On education, Rev Mwanza said the degeneration of Zambia's education system in general and the inadequacy of infrastructure in higher institutions of learning in particular were worrying.

He said the pass-rate at the school certificate level still remained very low.

Rev Mwanza noted with sadness the current deplorable conditions at the University of Zambia.

He said the over-enrolment in public institutions needed to be addressed as this exerts a lot of pressure on the limited resources and infrastructure such as bed space, water, library resources and lecture facilities.

Rev Mwanza said the optimal ratio between the number of students and the needed resources had increased, leading to the quality of education being compromised.

He urged the government to quickly mobilise the required funds to improve the education sector and restore the image of the tertiary institutions of learning.

On the constitutional process, Rev Mwanza said there was a danger that if the constitution is not widely accepted, it would lack the credibility to stand the test of time.

He said the process of developing a constitution that later becomes rejected by the majority of the people would be a mere misuse of the national resources.

Rev Mwanza said although the EFZ was not in the current technical team of experts that was formed to draft a new constitution, they felt duty-bound to offer their objective contributions to the constitution-making process for the common good of the country.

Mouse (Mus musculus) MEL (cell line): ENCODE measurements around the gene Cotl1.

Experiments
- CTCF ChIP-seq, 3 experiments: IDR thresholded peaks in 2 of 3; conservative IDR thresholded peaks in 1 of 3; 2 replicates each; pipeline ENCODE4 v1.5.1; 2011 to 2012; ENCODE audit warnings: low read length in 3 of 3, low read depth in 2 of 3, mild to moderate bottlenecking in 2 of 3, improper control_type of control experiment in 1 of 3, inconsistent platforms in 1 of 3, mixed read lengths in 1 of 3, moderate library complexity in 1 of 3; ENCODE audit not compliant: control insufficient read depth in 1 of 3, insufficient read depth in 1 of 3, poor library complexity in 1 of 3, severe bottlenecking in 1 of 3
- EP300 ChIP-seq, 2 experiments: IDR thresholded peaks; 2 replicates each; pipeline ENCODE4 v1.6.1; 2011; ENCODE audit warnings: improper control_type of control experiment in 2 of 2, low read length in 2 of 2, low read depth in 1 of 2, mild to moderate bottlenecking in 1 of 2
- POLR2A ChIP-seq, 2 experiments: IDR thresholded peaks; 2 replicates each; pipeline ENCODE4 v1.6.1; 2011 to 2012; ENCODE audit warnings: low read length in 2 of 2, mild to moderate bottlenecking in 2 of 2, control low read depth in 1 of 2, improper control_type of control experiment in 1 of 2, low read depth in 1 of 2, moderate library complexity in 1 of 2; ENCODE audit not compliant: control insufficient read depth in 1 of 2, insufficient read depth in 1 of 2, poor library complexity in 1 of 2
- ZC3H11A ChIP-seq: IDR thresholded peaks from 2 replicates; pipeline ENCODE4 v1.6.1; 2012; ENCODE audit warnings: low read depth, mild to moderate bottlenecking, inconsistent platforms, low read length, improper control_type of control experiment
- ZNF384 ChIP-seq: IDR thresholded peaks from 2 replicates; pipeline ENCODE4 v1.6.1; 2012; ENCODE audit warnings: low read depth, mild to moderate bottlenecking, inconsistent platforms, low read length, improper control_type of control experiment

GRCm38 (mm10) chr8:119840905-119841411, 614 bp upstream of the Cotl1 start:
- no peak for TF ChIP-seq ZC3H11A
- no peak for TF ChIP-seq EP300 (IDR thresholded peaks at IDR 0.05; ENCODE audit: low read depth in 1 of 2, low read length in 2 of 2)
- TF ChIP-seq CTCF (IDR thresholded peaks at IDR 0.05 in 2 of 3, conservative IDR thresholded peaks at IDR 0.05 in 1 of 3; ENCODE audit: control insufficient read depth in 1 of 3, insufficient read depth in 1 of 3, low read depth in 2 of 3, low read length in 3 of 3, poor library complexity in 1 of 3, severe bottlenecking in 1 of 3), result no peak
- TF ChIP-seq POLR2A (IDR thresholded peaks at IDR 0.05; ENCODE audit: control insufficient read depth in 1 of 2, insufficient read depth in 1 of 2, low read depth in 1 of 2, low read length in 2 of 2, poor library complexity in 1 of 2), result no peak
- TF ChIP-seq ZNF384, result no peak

He said having scrutinised the terms of reference of the technical committee on the drafting of the new constitution, EFZ welcomed the published roadmap towards the realisation of a people-driven constitution.

Rev Mwanza said the lack of a legal framework to back the work that had been assigned to the technical committee on the drafting of the new constitution was a concern as it subjected the whole process to the whims of executive powers.

He also said the reasons advanced for the postponement of the production of the first constitution draft which, was earlier scheduled for the end of February 2012, were understandable, and supported the adoption of the constitution through the referendum.

Rev Mwanza called on the government to amend the Referendum Act which he said was outdated in its current content.

He also opposed the proposed route of referring the draft constitution to international experts as there were sufficient local experts to confirm the aptness of the wishes of Zambians within the current context of their collective and united journey politically, economically, socially, culturally and spiritually.

And Rev Mwanza proposed the inclusion of the 50-percent-plus-one vote clause for the election of the Republican president in the country's Constitution, saying the election of a popular president helps to promote unity in the country.

"…And in case of a petition against the results of the presidential elections, the winning candidate should not be sworn in until the petition has been heard and the case has been disposed of…," he said.

Rev Mwanza also said the date for presidential and parliamentary elections should be enshrined in the constitution and made a public holiday.

He further recommended clear independence and autonomy of each of the three arms of the government.

"Separation of powers between the three organs of the government, namely Executive, Judiciary and Legislature, is crucial for their effectiveness. Interference by any one of these organs in the jurisdiction of any of the others undermines the legitimacy of the institution and affects the level of trust and confidence by the general public," said Rev Mwanza.